Following those two rules, there is one season in the history of the BCS that “failed”…2004 Auburn. Along those lines, we can come up with plenty of examples where the NFL playoffs “failed” to get the best teams together (giving 10-6 New York a shot against 16-0 New England after it had already lost that game at the end of the regular season, anyone?). I’m willing to make that tradeoff of a rare “failure” for the sheer urgency and madness of the CFB regular season compared to the vanilla of an NFL season.

      Sure, in the name of fairness, you could give TCU a shot this year. Can anyone outside of Fort Worth honestly say that they think TCU is the best of the three teams in that group this year, though? How about 2005…what would be the point in adding extra teams other than Texas and USC? We knew who the two best teams in the country were that year without a doubt and it produced one of the greatest games of all time. Why tinker with that formula unless you just like underdogs for the sake of liking underdogs?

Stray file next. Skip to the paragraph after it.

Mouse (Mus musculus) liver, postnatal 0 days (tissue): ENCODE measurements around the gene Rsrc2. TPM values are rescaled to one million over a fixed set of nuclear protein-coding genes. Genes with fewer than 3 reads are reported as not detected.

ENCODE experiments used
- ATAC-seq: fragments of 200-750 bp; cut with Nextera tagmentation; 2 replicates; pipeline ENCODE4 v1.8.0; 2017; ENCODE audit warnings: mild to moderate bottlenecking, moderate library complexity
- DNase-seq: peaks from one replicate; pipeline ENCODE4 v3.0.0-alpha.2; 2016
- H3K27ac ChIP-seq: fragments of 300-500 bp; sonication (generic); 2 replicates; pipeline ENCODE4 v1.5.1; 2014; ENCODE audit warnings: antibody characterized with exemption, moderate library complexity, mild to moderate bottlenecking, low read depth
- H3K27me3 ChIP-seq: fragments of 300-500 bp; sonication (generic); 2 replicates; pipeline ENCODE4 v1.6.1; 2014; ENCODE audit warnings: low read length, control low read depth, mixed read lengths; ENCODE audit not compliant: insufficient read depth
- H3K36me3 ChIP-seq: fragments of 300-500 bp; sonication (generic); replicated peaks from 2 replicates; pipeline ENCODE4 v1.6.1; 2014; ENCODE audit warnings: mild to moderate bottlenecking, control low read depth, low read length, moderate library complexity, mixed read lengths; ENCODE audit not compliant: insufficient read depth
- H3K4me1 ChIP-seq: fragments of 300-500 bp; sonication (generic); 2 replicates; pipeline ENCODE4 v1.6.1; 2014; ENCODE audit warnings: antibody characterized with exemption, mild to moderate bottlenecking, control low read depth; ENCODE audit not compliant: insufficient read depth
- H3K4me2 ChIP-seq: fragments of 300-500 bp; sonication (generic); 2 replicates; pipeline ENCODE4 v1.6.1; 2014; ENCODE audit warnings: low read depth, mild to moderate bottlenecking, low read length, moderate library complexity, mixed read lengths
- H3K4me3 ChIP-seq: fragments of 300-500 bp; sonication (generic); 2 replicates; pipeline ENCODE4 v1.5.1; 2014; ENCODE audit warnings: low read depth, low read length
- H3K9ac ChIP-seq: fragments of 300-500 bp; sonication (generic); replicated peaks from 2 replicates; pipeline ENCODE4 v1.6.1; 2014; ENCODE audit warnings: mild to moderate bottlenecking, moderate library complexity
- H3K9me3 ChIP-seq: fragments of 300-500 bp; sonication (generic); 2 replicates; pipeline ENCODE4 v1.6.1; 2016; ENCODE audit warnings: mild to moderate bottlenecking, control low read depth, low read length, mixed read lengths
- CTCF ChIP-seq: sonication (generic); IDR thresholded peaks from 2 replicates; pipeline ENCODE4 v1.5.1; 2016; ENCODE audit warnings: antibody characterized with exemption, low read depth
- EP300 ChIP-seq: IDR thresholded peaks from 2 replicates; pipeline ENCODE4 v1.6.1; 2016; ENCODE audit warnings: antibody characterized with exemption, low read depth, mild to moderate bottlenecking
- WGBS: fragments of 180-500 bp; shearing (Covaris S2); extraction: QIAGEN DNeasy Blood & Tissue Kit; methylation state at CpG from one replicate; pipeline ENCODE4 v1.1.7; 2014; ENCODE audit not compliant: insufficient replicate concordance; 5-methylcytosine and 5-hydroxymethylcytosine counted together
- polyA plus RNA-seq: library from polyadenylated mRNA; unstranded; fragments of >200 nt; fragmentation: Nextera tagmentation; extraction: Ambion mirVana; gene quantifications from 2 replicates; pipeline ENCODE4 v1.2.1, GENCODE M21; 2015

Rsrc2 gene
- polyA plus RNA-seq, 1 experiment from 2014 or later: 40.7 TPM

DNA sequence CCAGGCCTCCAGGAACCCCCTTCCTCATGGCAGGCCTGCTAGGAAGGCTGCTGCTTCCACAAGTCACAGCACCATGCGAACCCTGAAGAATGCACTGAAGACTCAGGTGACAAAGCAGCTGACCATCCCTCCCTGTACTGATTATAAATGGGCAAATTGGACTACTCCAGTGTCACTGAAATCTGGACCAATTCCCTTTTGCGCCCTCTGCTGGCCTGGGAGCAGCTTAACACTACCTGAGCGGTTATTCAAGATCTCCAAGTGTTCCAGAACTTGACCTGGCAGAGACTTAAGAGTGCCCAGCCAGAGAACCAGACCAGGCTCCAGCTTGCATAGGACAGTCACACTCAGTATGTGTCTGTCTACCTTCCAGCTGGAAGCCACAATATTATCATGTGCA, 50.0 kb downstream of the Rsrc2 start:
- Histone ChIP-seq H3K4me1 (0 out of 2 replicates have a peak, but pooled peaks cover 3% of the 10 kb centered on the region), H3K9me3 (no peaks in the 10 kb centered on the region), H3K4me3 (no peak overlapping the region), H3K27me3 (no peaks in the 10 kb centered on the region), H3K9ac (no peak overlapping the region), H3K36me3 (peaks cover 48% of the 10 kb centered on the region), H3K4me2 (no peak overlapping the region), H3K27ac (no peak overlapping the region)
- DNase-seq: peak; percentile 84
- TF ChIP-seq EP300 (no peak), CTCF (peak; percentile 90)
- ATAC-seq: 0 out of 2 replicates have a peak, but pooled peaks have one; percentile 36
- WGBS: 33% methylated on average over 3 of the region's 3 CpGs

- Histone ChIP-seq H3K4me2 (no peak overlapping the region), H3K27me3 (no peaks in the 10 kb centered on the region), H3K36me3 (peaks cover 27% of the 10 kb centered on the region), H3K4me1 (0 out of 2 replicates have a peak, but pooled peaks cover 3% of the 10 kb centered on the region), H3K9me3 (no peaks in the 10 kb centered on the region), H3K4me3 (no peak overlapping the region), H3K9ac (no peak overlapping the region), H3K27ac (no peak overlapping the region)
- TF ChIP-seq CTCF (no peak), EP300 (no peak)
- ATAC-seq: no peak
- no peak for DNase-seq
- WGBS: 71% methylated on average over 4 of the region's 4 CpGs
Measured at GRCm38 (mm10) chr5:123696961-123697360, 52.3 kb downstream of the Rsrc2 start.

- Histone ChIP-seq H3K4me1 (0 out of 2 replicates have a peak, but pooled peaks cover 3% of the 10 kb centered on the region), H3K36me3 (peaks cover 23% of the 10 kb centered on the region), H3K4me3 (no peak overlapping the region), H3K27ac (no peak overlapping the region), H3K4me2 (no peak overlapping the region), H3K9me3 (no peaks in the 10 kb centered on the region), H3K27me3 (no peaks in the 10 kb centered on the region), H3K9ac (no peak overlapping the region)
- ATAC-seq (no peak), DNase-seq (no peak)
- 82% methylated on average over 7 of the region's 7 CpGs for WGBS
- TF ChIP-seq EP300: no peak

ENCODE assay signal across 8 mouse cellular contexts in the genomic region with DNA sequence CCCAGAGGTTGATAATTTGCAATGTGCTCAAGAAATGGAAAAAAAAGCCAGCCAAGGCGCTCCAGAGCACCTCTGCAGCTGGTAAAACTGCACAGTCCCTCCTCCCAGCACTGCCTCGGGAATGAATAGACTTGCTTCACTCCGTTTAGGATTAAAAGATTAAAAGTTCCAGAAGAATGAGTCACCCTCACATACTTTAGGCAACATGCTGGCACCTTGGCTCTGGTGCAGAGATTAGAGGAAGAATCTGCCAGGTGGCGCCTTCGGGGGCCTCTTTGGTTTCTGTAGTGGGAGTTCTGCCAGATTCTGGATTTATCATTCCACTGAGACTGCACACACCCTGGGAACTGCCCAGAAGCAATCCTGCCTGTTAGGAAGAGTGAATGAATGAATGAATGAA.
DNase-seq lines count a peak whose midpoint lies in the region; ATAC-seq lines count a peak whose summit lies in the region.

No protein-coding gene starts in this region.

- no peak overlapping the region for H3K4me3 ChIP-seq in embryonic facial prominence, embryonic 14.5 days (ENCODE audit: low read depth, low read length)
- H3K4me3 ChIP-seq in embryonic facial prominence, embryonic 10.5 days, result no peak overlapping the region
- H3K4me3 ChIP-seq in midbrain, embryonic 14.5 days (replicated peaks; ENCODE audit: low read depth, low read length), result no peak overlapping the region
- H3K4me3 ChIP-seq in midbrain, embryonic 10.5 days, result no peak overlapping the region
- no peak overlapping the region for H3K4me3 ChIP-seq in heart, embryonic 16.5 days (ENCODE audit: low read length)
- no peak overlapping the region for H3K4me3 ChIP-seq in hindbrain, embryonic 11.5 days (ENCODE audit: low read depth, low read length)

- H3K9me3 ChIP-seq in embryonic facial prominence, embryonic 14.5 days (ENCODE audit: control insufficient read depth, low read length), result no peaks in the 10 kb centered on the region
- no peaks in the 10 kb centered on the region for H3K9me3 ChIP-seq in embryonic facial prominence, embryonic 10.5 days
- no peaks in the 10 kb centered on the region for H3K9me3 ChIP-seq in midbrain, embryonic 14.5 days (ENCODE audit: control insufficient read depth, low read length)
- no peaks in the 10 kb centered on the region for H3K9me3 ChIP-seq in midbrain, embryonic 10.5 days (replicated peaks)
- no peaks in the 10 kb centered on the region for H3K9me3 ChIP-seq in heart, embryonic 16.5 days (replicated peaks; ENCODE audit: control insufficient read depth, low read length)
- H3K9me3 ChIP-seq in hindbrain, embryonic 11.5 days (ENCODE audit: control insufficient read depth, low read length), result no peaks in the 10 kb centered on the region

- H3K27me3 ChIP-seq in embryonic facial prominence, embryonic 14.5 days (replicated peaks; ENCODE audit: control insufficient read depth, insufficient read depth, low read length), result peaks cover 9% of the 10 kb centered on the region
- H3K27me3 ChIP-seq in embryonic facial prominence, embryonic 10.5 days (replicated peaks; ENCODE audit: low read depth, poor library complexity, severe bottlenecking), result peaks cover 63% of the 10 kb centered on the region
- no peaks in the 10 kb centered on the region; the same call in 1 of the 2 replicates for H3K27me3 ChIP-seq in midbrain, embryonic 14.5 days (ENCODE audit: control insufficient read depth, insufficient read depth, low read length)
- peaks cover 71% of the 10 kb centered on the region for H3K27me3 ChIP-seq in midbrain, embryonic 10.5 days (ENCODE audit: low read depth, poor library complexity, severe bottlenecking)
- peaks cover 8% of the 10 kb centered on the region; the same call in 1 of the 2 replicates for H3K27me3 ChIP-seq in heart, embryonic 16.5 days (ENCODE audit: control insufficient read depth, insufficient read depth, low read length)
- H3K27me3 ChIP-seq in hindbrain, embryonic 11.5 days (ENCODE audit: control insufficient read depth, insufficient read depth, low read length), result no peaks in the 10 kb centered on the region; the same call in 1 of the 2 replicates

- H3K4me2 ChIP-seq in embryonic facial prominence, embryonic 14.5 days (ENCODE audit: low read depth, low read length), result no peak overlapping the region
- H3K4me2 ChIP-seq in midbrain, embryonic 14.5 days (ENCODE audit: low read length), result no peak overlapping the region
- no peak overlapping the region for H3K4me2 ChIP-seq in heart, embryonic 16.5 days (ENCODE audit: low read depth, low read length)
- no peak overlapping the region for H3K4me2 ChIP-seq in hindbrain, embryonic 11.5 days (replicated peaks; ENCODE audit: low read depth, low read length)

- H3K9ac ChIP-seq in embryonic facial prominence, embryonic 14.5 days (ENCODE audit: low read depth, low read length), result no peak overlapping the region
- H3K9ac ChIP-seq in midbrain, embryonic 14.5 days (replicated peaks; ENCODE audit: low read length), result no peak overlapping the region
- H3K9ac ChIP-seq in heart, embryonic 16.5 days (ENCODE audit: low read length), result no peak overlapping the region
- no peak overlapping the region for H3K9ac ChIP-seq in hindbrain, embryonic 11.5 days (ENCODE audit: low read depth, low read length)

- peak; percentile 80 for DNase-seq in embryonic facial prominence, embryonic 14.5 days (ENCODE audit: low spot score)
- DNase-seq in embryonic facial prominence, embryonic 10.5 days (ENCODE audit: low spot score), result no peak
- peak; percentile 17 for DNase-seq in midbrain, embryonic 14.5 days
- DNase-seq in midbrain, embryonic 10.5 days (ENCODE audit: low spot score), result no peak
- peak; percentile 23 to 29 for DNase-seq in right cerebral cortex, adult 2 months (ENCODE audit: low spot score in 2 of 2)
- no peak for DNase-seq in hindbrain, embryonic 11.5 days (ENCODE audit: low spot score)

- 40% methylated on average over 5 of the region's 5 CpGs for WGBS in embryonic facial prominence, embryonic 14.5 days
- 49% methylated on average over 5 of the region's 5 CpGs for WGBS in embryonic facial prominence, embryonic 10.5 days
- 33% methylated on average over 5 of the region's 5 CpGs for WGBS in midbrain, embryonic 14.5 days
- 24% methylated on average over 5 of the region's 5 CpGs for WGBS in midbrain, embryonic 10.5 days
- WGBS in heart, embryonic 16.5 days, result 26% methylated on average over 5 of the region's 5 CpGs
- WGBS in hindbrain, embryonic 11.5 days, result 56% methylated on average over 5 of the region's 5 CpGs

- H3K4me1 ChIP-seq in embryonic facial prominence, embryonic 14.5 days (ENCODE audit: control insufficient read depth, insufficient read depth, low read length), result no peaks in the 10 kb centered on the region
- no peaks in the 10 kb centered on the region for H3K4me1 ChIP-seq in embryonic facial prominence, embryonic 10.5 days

• Biggus Rickus

        There are years where there are more than two good choices for the title game. 2007 and 2004 come immediately to mind.

        • fuelk2

          I think 2004 is the only strong argument. As for the other years, including our situation in 2007, the fact that teams in a real conference get left out is entirely under their control (i.e., don’t lose during the season).

  2. SCDawg

    “The larger a playoff field gets, the more difficult it becomes for the fans of a program to travel to its postseason games.”

    This point is too often ignored. The result could be either lackluster ticket sales, or massive corporate buyers of tickets.

    • Irwin Fletcher